Catholic Bishops’ Conference of India on Wednesday condemned the
continuing violence in the city of Vadodara and said the outbreak of
riots is a setback to the healing process that had begun in India’s
western state of Gujarat.
In a press statement, Archbishop Stanislaus Fernandes said the Catholic Church in India is “saddened by the violence in Vadodara,” reported ICNS, the Indian bishops’ news site.
Five people were killed and dozens injured in clashes in the walled city over the demolition of a dargah, a Muslim shrine built above the grave of a well-respected religious person. On Wednesday morning, a 32-year-old man was burnt alive by a crowd of 1,500 people.
The trouble started when the Vadodara Municipal Corporation squad started demolishing the 200-year-old dargah and locals of the area began shouting slogans and later attacked officials involved in the demolition.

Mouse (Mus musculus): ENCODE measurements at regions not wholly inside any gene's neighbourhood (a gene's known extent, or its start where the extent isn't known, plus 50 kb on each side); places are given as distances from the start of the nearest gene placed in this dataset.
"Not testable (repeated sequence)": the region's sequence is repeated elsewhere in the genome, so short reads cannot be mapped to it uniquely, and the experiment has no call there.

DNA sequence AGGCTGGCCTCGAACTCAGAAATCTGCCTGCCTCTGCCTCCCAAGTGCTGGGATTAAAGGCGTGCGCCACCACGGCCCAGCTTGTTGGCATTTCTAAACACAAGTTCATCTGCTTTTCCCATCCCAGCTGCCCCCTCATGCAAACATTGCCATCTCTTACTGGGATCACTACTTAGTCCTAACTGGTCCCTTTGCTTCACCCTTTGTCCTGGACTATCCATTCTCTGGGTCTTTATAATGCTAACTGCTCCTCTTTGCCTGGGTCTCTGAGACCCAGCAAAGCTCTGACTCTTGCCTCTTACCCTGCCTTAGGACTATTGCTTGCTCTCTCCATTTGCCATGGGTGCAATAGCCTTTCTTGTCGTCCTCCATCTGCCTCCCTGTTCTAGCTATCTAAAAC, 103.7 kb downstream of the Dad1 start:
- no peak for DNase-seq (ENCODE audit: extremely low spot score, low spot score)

Police said people of the minority community had requested the authorities and city mayor Sunil Solanki not to demolish the dargah, due to its historic and sentimental value to citizens. They demanded that the dargah be declared a heritage site.
However, the largely Hindu squad went ahead with its demolition as the structure was obstructing traffic, police said.
People from two groups started pelting stones at each other and set on fire four shops, officials said. Police fired at least 10 rounds and lobbed more than 30 tear gas shells to disperse the violent mob.
In their press statement, the bishops also appealed to all groups to promote reconciliation and peace processes and not to provoke harmful religious sentiments.
“It is unfortunate that the razing to the ground of a holy shrine, symbol of peace and harmony, should also bring crumbling down the fragile edifice of trust and harmony that was surfacing in this communally-sensitive state,” Archbishop Fernandez said.